After barely (and I mean barely) escaping the clutches of the Black Riders, Frodo awakens after several days in the hidden valley of Rivendell, home of Elrond (Hugo Weaving), the near-legendary son of Earendil, brother to Elros (the first king of Numenor and Aragorn’s distant ancestor), and the father to three children: Elladan, Elrohir and Arwen (Liv Tyler, more on her later).

The Fellowship of the Ring “Many Meetings” (Soundtrack only) (2001)

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The visual introduction to Rivendell is stunning, but I am sad to report that the location (with all the waterfalls) does not exist in real life, making Rivendell one of the few locations not to be completely based in a real-life environment. The musical backdrop is full of tranquil choral voices which highlight the fact that Rivendell is a place where one can find peace of mind, no matter what they’ve gone through (and recently Frodo has gone through quite a lot).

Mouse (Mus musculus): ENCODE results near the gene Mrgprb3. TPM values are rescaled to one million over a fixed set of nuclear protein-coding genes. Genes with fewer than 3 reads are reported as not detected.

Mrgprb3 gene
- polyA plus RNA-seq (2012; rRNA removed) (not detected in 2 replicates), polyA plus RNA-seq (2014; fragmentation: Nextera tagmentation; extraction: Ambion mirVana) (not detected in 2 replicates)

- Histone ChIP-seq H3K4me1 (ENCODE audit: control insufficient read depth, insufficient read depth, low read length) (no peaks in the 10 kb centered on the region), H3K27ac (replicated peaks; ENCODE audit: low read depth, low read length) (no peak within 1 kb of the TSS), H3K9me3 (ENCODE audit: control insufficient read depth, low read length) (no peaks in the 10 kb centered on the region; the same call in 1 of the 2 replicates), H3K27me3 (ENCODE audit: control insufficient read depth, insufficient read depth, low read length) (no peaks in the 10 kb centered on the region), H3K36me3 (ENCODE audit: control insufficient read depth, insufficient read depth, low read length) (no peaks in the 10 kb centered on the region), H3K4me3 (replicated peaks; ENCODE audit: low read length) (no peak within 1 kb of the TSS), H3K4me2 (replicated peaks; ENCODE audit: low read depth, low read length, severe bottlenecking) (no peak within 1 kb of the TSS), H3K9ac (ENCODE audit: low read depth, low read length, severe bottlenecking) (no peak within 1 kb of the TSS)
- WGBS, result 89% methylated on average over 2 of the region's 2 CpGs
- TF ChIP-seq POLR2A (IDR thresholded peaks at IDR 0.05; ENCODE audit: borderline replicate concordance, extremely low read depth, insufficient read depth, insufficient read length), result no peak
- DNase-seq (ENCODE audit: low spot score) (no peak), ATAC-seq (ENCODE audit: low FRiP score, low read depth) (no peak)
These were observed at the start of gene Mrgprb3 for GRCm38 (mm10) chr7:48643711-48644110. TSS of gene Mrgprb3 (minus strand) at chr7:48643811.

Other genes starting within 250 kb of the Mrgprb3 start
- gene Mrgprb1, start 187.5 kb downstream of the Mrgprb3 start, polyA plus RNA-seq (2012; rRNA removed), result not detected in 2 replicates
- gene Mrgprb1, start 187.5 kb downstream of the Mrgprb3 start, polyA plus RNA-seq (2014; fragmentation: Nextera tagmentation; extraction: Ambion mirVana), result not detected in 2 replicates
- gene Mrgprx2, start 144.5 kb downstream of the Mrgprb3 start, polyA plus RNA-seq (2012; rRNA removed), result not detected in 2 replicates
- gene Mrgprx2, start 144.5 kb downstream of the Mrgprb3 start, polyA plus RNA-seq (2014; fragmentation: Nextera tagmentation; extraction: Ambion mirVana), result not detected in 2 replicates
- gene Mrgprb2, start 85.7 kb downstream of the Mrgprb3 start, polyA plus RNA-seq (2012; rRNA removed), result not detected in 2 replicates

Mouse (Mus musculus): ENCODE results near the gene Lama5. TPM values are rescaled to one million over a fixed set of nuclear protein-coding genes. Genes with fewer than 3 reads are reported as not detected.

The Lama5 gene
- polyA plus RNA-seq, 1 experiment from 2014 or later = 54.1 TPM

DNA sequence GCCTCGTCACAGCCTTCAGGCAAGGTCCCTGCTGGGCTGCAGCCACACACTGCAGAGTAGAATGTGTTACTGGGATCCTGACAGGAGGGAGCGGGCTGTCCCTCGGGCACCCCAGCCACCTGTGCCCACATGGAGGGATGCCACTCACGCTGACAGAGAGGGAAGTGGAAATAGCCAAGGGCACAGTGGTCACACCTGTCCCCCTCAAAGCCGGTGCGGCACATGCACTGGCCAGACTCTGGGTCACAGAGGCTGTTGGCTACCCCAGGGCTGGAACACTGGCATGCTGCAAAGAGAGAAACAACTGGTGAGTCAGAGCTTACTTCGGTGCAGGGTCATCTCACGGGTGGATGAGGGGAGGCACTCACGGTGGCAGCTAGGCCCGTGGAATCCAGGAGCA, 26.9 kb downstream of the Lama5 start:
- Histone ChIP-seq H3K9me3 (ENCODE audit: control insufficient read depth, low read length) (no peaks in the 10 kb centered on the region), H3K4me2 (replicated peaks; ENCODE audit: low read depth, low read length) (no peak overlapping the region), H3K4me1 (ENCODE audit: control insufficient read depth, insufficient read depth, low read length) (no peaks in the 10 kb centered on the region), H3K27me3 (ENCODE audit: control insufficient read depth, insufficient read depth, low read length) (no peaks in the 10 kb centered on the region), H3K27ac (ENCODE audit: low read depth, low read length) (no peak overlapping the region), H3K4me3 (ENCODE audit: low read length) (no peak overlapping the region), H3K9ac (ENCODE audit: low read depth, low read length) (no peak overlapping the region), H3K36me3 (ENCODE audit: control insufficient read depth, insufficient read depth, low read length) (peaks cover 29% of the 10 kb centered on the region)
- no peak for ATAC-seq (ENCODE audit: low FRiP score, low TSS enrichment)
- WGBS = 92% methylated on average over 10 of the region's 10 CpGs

The Fellowship of the Ring “Many Meetings” (Film Scene) (2001)

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As the name of this piece implies, many meetings take place in this scene: Frodo is reunited with Sam, Merry and Pippin, who are all overjoyed to see Frodo recovered, but, to Frodo’s joy, there is one more meeting (more like a reunion), as he sees a considerably aged Bilbo sitting and working on his book (appropriately, there’s a brief refrain of “The Shire” at this moment). The two sit and talk for a while, and Frodo finally accepts that, however much he wanted to be like Bilbo as a child, his own adventure was turning into something completely different.